Broadband adoption rates and gaps in U.S. metropolitan areas

The Brookings Institution
There is no question that the Internet is a huge boon to the economy and society, but maximizing its potential is only possible if all individuals are online. As a result, it is critical that policymakers closely track broadband adoption rates: the share of households with a DSL, cable, fiber optic, mobile broadband, satellite, or fixed wireless subscription.4

Until now, public, private, and civic leaders have frequently concentrated on broadband adoption at a national or international scale, looking at how rates vary across large segments of the population.5 However, new survey questions from the U.S. Census Bureau enable analysis at the metropolitan scale, creating new ways to measure and understand where America falls short in getting people online. This subnational approach is especially important because local and state governments play a lead role in guiding Internet policy, including infrastructure deployment, public outreach, skills development, and affordability programs.6

This brief uses 2013 and 2014 American Community Survey data to track current and changing broadband adoption rates at the metropolitan scale, while using a combination of other Census and Internet speed data to model what factors affect metropolitan adoption rates. In turn, the results of this analysis have clear implications for efforts to address the significant gaps in American Internet adoption.

Further information on the  analytical approach and methods is available in the appendix (see report PDF).

While 75.1 percent of American households had a broadband Internet subscription in 2014, there is enormous variation in U.S. digital connectivity across demographic groups and between metropolitan areas.

In 2014, more than 87 million households—or three-quarters of all households nationally—had a broadband Internet subscription, speaking to the importance of having a reliable, efficient connection to digital information networks across the United States.7 There’s little question broadband has evolved into the defining infrastructure of the 21st century.8

Yet despite its central role in promoting economic prosperity, broadband adoption remains highly uneven among specific groups, limiting opportunity for many people. For example, only 46.8 percent of households with incomes under $20,000 annually had a broadband subscription in 2014, compared to 88.8 percent of households earning $50,000 or more. Likewise, while 54.1 percent of individuals with less than a high school diploma had a broadband subscription, 91.5 percent with a bachelor’s degree or higher did. Relatively low adoption rates also appear among older age groups—64.5 percent of individuals 65 years and older—while those not in the labor force (69.7 percent) subscribe to broadband at marginally lower rates relative to the national average.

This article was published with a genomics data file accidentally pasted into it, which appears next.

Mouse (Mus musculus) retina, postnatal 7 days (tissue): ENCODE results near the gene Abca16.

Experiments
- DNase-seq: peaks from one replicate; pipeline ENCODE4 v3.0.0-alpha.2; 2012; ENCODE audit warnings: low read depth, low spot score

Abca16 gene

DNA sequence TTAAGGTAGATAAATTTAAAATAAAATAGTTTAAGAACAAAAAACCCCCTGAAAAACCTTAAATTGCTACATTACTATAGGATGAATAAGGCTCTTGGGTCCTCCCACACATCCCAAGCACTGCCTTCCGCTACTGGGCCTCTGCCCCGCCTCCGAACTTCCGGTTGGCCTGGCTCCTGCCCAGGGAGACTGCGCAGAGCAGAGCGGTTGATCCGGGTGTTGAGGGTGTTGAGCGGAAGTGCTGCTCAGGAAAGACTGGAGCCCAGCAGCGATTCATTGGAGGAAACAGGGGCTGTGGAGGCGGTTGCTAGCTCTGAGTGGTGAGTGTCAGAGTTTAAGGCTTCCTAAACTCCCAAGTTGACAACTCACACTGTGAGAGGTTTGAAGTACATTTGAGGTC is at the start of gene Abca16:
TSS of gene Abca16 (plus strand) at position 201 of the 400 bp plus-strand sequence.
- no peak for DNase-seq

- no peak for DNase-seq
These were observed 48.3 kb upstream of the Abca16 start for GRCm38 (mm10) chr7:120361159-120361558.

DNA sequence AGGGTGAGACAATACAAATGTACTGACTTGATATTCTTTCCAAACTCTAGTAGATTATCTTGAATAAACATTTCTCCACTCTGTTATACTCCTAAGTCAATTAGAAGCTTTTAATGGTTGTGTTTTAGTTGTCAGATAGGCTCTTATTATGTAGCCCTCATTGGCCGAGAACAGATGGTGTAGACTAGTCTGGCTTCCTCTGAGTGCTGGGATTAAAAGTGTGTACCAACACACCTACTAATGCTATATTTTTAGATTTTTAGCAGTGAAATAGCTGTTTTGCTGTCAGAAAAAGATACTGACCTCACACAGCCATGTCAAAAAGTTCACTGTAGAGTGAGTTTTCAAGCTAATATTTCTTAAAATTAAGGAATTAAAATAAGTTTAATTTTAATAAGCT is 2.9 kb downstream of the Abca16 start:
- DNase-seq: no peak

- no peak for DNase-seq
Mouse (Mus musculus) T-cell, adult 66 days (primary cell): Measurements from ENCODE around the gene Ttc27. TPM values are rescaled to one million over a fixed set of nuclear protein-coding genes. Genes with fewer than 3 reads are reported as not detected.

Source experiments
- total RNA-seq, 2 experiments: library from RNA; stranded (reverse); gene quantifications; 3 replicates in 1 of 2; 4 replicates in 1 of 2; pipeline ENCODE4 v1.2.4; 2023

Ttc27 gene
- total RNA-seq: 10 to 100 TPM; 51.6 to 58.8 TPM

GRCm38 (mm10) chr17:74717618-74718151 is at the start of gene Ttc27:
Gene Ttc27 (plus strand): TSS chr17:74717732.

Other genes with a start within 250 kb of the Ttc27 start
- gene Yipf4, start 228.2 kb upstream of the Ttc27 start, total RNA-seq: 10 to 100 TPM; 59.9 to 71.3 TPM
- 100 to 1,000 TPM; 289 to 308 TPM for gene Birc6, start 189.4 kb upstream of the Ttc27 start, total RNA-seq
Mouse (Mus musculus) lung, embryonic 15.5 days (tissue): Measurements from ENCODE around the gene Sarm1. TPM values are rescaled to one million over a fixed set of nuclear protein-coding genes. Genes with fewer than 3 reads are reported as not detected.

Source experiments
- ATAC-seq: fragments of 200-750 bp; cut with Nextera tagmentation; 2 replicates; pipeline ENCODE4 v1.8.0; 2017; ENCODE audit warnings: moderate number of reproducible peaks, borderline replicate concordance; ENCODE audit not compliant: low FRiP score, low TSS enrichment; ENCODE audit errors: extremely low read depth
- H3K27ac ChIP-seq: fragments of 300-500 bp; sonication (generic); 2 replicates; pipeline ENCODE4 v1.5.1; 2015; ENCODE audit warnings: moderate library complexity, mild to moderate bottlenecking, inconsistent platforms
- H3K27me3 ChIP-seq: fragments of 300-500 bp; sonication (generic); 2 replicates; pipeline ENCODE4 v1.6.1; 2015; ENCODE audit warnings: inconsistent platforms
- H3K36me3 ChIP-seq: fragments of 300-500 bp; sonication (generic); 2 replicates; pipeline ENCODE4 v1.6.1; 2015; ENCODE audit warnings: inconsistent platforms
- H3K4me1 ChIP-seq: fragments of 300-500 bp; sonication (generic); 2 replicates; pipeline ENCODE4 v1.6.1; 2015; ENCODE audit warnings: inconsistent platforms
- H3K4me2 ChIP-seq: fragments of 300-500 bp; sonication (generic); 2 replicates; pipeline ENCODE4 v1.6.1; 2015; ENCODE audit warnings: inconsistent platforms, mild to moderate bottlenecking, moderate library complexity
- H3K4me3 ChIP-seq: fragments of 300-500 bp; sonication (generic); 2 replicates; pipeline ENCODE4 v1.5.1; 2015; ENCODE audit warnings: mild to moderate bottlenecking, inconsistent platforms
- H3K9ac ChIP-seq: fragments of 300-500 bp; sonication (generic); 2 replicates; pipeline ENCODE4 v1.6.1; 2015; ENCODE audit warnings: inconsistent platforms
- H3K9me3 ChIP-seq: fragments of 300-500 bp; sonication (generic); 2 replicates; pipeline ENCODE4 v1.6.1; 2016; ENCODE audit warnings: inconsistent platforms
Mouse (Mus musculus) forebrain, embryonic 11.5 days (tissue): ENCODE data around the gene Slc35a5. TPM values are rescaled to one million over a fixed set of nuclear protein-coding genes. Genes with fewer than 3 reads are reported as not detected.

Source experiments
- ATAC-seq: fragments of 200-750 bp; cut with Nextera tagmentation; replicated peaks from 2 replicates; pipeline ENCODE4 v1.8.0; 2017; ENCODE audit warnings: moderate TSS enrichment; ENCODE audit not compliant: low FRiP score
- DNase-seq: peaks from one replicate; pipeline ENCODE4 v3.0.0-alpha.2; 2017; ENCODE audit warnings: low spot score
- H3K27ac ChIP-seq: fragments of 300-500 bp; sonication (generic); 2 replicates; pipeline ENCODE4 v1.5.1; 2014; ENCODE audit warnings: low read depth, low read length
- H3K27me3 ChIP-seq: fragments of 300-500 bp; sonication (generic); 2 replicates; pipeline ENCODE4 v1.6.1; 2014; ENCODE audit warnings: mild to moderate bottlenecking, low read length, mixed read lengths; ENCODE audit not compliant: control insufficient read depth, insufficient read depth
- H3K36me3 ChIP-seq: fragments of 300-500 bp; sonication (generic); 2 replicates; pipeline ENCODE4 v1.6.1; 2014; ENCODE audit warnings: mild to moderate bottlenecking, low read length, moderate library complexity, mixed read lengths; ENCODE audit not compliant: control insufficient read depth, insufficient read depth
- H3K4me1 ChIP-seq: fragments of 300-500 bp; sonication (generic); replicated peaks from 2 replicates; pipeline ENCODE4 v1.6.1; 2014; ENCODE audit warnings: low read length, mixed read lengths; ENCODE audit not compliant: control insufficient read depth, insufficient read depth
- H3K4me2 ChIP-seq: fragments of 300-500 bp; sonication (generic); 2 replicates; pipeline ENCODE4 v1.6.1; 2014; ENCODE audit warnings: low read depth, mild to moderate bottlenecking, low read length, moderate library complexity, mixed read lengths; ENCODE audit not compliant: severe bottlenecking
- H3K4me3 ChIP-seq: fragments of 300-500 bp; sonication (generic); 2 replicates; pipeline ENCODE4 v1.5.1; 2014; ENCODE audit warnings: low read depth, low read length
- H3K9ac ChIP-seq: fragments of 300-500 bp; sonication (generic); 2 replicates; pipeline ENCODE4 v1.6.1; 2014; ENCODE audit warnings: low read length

Broadband adoption also varies substantially across different U.S. markets, including the country’s 100 largest metropolitan areas. Although these areas tend to have higher adoption rates (77.8 percent) than the country as a whole (75.1 percent), these rates can still differ by up to 30 percentage points or more in some cases. Tech centers like San Jose (88.2 percent), Seattle (84.8 percent), and Boston (82.7 percent), for instance, far exceed the shares seen in Lakeland (64.1 percent), Greensboro (64 percent), and McAllen (58.1 percent). Table 1 includes the top and bottom performers across all metro areas, demonstrating the enormous range seen across the country. However, as revealed in Figure 2, the level of variation among broader geographical regions in the West, South, and East is less clear, suggesting local dynamics may be a more important indicator of broadband adoption.

Multiple factors—including higher levels of income, educational attainment, and telecommuting—all have a positive and significant effect on broadband adoption rates in metropolitan America.

National surveys—conducted by the Census Bureau, the Pew Research Center, and other organizations—have consistently found large variation in household broadband adoption across many demographic characteristics, including age, income, race, and education.9 While such cross-tabulations provide valuable context, they do not reflect the simultaneous influence of other relevant factors. This brief aims to addresses this shortcoming by developing a regression model to assess those variables of interest while controlling for other factors.10

Consistent with findings from national surveys, the model provides further evidence that income, education, and telecommuting had the largest effects on metropolitan broadband adoption in 2014 (Figure 3). Wealthier and more educated metro areas tend to have higher broadband adoption rates. Specifically, the model estimates a 1 percent increase in either the share of households making over $50,000 annually or individuals with at least a high school diploma is associated with a 0.3 percentage-point increase in metro adoption rates. Telecommuting has an even larger estimated effect, where a 1 percent rise in the share of all commuters working from home is associated with a 1 percentage-point increase in broadband adoption.